A material just six atoms thick in which electrons appear to be guided by conflicting laws of physics depending on their direction of travel has been discovered by a team of physicists at the University of California, Davis.
EU-funded scientists have developed a new, non-viral way of getting genes into a cell. The technique appears to avoid the side-effects, such as cancer, which can occur when viruses are used to smuggle genes into a cell.
In future, cartilage, tendon and blood vessel tissue will be produced in the laboratory, with cells being grown on a porous frame, such as non-wovens. A new software program helps to characterize and optimize the non-wovens.
Chemists at Ludwig-Maximilians-University Munich have analyzed a molecule, which has an extremely short bond length. As reported by the researchers in Nature Chemistry, the carbon atom and the chlorine atom in the so-called chlorotrinitromethane molecule are only 1.69 Angstroms apart from one another.
Carbon nanotubes have made a meteoric career in the past 15 years, even if their applications are still limited. One aspect which has rarely been considered so far is now addressed by researchers of the research center Forschungszentrum Dresden-Rossendorf.
Yale researchers describe a breakthrough in safe and effective administration of potential antiviral drugs - small interfering RNA (siRNA) molecules that silence genes - the first step in development of a new kind of treatment for sexually transmitted diseases (STDs).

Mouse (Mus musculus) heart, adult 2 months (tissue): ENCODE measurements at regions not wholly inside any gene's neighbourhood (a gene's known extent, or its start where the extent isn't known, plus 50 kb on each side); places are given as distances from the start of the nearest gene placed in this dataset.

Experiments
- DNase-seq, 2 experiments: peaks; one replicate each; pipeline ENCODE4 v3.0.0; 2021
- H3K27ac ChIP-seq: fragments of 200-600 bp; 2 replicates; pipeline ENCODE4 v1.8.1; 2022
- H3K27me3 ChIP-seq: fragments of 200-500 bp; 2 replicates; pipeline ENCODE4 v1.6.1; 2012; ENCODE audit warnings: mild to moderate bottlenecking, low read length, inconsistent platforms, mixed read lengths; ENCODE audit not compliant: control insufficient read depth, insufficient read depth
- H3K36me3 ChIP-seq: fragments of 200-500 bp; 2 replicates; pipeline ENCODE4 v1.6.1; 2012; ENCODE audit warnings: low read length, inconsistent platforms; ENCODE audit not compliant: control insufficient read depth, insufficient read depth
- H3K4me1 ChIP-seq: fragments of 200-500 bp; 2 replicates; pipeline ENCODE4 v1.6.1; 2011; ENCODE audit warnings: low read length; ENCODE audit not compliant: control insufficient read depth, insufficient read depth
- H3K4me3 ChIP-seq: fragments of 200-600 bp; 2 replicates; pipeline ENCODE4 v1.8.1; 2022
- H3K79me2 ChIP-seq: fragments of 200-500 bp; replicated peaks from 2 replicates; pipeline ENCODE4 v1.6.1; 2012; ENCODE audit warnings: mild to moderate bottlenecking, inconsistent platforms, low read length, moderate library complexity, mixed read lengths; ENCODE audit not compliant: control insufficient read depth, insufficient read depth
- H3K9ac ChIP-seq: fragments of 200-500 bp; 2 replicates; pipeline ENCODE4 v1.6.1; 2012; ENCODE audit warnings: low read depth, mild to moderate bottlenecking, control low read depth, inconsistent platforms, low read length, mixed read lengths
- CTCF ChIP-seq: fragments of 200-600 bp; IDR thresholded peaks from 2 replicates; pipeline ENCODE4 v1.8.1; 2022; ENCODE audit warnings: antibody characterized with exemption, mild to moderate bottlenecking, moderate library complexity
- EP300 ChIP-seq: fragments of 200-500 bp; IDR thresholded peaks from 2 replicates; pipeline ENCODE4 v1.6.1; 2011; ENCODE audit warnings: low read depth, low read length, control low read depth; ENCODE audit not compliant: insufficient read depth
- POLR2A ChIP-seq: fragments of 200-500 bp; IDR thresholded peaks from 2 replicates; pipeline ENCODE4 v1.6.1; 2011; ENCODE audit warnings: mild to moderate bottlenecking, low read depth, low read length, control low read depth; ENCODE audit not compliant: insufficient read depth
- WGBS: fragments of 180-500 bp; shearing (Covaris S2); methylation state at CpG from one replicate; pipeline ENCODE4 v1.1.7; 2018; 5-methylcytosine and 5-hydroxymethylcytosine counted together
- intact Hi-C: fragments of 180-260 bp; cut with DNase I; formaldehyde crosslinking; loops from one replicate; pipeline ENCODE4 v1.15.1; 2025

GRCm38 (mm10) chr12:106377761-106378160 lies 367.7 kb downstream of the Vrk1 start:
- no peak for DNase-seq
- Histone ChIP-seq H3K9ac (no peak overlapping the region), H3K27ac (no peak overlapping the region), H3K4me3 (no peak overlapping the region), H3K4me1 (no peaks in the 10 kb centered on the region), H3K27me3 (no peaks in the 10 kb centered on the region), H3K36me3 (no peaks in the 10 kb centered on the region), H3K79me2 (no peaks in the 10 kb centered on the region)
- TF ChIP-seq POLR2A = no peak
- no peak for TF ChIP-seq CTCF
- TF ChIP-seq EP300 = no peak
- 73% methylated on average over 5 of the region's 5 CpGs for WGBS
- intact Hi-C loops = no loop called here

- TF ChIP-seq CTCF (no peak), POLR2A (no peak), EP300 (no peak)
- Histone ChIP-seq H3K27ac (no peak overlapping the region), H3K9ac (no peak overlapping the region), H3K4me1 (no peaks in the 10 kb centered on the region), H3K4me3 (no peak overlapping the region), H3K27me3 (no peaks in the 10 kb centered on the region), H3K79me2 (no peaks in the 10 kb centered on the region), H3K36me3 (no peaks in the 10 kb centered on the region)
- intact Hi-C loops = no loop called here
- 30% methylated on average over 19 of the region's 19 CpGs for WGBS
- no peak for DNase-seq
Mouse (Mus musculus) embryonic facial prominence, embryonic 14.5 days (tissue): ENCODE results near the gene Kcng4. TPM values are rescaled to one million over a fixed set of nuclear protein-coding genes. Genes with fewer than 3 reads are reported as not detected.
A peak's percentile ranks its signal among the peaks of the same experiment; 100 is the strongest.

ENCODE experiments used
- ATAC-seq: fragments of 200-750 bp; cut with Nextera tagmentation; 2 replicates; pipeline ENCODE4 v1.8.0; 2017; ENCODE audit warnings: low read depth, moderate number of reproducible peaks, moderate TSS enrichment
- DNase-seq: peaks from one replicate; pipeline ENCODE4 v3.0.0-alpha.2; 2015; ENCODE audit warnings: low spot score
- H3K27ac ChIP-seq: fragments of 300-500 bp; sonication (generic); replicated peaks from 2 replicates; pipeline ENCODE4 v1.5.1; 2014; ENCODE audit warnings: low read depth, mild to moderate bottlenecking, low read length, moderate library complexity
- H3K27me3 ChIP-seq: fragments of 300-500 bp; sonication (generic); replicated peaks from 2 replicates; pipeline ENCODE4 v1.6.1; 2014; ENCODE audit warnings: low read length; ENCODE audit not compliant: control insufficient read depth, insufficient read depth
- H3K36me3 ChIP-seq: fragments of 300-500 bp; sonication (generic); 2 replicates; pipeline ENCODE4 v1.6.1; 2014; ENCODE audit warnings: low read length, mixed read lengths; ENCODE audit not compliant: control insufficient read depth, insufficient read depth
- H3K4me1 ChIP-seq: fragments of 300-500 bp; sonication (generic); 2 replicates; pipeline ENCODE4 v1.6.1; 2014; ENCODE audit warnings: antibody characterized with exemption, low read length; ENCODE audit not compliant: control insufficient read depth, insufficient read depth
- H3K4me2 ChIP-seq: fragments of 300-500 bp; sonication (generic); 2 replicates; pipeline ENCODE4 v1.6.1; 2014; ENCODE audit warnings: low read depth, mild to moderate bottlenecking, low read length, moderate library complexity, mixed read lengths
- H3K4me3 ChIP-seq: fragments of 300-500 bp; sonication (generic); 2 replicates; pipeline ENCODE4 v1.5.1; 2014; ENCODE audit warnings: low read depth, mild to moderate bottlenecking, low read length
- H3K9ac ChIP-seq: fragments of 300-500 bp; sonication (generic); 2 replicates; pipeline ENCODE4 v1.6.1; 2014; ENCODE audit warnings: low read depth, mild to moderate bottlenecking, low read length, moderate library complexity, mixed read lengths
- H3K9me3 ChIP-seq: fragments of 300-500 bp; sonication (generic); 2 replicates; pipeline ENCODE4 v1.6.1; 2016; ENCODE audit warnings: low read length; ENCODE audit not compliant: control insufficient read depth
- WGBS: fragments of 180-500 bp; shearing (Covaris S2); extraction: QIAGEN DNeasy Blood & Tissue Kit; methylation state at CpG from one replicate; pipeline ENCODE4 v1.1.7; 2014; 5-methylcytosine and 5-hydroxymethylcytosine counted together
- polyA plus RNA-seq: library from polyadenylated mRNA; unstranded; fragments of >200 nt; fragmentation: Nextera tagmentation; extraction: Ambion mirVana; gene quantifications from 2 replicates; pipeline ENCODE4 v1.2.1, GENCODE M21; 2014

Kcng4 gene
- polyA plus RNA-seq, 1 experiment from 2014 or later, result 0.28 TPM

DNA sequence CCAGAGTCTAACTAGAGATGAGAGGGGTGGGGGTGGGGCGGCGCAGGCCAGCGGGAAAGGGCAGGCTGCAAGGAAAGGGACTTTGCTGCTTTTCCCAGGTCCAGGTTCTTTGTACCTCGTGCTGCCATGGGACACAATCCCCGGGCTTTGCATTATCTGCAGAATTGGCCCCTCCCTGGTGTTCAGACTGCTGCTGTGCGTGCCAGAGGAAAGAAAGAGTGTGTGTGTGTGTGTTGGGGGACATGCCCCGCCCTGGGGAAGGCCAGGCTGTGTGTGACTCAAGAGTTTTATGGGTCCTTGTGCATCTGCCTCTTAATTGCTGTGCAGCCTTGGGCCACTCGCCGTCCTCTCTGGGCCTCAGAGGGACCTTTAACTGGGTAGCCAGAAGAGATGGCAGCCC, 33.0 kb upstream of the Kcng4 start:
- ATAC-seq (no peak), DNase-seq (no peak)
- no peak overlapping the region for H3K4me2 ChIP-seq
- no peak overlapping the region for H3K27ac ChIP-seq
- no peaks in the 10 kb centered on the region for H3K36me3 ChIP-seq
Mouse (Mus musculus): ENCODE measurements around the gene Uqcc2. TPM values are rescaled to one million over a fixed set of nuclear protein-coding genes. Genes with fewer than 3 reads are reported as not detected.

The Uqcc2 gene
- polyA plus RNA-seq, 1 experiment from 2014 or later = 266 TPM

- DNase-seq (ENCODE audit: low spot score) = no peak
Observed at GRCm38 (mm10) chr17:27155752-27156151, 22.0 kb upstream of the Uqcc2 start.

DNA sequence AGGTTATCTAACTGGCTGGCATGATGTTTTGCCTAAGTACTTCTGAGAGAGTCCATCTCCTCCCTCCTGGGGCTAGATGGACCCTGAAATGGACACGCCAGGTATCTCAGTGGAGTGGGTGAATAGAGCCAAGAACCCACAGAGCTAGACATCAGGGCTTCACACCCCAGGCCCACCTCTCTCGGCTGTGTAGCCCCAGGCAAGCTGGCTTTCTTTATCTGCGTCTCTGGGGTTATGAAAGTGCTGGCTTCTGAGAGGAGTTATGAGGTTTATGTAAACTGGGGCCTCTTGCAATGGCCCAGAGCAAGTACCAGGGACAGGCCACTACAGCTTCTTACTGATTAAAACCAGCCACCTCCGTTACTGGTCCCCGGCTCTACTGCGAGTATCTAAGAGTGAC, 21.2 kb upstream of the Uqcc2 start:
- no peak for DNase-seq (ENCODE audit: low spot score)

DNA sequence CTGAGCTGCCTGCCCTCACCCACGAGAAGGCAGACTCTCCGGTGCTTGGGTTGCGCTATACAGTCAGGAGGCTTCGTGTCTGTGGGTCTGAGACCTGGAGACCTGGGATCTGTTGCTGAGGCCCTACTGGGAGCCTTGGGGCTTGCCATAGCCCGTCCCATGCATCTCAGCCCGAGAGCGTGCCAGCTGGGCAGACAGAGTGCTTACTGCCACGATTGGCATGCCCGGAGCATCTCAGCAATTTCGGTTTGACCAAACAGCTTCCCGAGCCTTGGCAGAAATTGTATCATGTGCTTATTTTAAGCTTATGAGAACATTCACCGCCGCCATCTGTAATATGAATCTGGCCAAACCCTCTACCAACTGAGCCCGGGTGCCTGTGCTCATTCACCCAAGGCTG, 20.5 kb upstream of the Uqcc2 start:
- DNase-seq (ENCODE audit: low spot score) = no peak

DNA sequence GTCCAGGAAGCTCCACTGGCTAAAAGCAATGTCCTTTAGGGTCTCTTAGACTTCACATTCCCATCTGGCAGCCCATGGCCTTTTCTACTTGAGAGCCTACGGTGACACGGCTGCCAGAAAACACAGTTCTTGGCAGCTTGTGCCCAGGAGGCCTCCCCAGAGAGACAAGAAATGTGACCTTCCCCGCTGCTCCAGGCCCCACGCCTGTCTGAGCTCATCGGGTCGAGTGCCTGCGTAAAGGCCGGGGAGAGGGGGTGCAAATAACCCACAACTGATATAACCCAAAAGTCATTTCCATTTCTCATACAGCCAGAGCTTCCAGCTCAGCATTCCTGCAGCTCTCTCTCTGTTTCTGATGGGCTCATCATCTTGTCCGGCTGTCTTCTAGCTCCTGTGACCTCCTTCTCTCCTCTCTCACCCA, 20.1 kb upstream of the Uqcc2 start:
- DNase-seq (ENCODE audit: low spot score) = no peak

RUSNANO anounced that they will invest into new project for a new generation flexible packaging materials fabrication. The production of high- barrier polymer films and flexible packaging materials based on that film would be addressed mostly for the packing of food, cosmetics, domestic chemicals, and forage packing.
SAFENANO, the UK's premier resource on Nanotechnology Health and Safety, is pleased to announce it is to host a Pre-Conference workshop on Nanotechnology Risk Management at the forthcoming NanoMaterials '09 conference in Bonn, Germany.
In a forthcoming Physical Review Letters article, a group of physicists at the University of Nevada, Reno are reporting a refined analysis of experiments on violation of mirror symmetry in atoms that sets new constraints on a hypothesized particle, the extra Z-boson.